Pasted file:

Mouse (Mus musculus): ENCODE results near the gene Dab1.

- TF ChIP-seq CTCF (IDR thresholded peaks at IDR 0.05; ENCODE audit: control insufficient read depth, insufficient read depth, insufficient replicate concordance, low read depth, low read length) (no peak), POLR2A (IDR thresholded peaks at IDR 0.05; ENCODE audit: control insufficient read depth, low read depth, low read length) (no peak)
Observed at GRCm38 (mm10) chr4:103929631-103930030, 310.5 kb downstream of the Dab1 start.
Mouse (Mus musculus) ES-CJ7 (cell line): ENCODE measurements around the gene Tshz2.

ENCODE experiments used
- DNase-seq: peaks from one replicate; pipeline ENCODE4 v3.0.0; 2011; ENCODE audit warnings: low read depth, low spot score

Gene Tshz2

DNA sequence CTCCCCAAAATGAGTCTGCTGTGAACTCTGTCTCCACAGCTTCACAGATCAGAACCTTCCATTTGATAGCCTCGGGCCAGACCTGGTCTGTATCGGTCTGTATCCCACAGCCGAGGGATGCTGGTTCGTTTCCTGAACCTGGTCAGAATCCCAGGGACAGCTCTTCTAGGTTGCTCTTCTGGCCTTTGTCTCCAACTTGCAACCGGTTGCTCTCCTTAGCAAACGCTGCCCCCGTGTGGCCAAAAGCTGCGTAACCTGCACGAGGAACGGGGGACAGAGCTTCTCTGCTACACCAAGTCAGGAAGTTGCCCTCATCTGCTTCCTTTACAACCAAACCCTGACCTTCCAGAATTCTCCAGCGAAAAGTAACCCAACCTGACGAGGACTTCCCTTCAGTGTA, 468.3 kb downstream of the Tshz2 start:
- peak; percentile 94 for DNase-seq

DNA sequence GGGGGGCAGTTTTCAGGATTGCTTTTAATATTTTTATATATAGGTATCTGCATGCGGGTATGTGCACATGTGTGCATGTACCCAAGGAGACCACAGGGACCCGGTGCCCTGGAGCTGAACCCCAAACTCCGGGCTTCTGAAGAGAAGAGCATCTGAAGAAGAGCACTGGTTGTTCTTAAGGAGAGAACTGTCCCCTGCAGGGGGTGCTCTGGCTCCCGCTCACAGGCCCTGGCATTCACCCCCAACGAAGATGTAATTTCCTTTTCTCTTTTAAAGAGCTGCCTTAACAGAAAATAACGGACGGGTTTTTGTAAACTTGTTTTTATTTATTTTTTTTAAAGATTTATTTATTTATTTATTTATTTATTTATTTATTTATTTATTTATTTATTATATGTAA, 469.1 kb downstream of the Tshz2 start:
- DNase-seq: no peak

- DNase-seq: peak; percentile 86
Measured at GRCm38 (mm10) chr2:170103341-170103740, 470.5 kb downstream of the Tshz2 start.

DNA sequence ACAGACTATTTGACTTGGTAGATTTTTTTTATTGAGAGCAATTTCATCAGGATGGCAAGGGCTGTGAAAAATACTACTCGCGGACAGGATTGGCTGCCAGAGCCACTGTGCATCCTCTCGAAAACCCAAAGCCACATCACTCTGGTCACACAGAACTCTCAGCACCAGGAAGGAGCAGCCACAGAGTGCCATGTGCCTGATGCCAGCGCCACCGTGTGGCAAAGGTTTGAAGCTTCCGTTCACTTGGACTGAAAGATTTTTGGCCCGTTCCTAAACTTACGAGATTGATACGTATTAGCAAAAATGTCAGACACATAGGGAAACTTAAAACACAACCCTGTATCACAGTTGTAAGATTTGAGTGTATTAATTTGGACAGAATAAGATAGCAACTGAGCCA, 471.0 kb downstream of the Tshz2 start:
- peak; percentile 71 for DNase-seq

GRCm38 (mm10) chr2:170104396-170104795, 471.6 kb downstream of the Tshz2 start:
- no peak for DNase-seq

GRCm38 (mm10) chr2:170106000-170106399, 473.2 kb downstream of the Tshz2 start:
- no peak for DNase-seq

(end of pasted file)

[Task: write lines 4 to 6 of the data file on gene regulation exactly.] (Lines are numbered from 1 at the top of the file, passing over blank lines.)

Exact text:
Mouse (Mus musculus) ES-CJ7 (cell line): ENCODE measurements around the gene Tshz2.

ENCODE experiments used
- DNase-seq: peaks from one replicate; pipeline ENCODE4 v3.0.0; 2011; ENCODE audit warnings: low read depth, low spot score